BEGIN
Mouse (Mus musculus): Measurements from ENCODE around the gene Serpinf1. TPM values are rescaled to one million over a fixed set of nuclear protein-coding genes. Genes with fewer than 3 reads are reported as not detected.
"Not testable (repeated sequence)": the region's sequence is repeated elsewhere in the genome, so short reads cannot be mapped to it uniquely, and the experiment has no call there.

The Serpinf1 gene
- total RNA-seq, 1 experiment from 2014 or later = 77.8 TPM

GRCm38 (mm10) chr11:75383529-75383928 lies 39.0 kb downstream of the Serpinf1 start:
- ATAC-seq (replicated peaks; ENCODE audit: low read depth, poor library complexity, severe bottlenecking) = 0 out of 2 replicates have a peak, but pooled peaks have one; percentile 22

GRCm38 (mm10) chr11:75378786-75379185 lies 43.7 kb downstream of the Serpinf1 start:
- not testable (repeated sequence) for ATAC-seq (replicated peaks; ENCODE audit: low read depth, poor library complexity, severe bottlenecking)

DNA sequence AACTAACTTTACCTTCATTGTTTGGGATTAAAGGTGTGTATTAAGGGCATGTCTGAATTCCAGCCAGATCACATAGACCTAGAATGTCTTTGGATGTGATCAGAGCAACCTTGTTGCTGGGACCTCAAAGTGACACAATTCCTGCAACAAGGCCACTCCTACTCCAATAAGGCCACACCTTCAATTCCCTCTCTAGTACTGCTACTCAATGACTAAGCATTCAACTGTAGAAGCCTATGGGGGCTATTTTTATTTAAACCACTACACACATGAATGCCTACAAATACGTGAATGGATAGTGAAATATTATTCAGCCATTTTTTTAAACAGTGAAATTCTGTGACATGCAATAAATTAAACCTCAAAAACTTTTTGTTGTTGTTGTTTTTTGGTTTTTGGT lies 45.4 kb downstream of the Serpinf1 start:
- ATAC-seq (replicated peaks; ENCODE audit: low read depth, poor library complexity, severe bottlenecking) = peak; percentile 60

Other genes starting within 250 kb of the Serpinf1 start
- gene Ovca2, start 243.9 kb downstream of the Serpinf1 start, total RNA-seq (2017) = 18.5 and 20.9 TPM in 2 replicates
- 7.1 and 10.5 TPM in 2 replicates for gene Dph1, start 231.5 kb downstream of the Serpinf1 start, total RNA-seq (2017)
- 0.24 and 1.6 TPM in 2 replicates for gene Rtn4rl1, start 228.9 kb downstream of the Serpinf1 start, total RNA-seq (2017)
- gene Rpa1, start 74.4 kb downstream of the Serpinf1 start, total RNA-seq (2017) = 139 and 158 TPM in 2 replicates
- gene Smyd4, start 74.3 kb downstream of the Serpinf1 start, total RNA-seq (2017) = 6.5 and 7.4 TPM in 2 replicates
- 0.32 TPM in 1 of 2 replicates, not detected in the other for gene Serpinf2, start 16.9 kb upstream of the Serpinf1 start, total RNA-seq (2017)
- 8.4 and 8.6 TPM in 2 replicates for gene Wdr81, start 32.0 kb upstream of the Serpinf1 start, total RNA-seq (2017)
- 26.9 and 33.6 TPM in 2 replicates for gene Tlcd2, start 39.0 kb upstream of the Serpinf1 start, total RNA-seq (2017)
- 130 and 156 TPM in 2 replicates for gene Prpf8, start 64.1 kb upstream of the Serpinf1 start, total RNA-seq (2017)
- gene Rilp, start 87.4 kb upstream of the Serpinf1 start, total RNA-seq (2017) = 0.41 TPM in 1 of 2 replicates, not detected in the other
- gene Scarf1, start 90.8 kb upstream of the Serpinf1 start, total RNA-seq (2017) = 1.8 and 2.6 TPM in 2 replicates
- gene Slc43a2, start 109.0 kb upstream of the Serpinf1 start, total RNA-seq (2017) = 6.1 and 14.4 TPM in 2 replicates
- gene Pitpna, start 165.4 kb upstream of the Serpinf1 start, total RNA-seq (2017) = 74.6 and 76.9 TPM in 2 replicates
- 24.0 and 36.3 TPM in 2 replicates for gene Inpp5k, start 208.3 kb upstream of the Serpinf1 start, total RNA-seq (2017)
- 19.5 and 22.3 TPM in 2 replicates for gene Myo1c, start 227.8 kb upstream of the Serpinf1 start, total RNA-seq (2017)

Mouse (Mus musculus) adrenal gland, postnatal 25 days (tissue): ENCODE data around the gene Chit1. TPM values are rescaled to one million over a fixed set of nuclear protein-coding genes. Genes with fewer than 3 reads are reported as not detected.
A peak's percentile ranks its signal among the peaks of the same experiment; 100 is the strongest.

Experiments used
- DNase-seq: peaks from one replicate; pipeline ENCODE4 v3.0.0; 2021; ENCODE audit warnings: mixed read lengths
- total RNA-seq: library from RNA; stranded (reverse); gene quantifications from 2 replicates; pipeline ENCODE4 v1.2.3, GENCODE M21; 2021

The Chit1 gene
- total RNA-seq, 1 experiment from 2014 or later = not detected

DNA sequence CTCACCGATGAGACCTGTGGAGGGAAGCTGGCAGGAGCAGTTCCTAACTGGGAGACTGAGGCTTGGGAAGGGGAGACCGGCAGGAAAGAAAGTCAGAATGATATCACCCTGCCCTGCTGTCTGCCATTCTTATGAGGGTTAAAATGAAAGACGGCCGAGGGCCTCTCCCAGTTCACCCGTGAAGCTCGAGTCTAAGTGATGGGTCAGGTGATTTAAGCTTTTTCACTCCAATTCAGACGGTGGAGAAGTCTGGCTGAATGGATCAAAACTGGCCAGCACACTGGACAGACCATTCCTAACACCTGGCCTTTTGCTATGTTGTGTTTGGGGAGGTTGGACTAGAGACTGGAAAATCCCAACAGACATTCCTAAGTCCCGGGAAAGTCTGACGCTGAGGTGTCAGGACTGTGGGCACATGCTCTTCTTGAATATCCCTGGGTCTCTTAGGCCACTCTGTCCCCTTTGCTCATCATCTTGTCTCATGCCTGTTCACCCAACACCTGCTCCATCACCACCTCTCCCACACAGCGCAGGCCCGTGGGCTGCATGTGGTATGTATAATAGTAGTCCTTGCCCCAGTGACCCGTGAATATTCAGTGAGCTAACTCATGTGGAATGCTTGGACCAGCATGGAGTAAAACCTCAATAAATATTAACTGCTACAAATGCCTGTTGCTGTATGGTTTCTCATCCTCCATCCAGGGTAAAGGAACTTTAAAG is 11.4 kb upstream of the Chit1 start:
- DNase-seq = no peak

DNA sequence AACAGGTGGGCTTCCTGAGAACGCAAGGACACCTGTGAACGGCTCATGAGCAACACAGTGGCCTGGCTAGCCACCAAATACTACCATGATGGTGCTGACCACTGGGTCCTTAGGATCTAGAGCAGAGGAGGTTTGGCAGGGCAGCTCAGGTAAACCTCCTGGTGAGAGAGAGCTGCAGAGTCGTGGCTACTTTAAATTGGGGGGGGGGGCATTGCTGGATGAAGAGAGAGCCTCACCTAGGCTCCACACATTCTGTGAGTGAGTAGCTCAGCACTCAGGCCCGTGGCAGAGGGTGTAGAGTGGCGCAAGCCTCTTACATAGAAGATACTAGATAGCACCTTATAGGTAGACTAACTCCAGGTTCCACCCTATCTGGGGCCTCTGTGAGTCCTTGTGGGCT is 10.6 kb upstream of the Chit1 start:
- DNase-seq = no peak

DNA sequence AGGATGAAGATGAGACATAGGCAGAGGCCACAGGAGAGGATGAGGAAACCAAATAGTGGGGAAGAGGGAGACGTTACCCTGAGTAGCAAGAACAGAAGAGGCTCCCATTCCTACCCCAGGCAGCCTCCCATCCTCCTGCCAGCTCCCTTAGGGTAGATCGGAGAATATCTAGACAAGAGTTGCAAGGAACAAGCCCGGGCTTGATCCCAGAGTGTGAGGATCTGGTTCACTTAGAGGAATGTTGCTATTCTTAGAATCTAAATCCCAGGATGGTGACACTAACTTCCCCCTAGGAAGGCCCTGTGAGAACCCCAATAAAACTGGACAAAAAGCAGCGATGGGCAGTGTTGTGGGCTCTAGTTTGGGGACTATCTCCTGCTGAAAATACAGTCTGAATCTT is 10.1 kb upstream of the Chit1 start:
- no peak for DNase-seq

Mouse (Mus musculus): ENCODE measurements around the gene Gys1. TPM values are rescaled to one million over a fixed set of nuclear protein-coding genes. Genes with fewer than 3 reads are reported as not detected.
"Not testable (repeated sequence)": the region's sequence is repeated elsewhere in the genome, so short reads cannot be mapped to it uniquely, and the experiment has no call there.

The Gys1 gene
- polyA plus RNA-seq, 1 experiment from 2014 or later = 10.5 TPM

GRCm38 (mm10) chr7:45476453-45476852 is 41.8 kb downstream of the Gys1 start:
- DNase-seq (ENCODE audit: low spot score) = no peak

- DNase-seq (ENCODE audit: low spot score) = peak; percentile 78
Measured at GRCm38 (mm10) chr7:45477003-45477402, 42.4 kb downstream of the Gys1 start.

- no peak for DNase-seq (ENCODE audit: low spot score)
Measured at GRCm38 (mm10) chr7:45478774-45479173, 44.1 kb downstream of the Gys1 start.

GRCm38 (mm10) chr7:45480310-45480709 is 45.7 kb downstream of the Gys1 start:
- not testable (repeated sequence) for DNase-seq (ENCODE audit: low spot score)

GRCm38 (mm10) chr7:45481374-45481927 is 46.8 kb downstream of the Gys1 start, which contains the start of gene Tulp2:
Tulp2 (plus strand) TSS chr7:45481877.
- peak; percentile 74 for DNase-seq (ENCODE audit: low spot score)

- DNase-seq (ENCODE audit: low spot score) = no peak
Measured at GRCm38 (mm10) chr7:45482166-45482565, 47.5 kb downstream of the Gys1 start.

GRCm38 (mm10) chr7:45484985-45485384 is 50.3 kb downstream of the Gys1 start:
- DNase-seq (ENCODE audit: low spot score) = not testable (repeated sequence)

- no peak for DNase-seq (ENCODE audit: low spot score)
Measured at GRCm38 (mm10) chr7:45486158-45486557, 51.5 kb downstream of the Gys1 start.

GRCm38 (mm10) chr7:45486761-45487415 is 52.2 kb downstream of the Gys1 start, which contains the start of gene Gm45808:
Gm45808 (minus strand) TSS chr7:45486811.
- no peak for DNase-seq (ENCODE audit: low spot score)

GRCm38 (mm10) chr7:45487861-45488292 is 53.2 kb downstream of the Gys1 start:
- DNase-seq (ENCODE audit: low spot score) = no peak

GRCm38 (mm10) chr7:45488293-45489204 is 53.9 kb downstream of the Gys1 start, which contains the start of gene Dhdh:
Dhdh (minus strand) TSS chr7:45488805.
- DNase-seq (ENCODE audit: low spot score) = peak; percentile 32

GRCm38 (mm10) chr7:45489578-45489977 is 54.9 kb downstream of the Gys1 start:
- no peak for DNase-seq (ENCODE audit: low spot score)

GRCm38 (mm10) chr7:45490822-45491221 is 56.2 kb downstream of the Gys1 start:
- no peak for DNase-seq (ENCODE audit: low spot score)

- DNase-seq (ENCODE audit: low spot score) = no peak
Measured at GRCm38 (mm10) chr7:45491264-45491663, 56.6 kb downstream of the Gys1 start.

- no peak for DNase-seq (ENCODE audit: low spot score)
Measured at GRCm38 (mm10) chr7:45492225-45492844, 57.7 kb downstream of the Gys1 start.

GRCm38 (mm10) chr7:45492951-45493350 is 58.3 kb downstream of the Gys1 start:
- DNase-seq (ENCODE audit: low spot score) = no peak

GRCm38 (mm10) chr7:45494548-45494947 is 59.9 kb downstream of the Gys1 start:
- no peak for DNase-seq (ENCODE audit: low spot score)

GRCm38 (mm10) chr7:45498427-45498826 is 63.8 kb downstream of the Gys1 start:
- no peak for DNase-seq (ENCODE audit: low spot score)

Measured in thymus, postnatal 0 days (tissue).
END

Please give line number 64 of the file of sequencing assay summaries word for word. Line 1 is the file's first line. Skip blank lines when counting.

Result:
GRCm38 (mm10) chr7:45487861-45488292 is 53.2 kb downstream of the Gys1 start: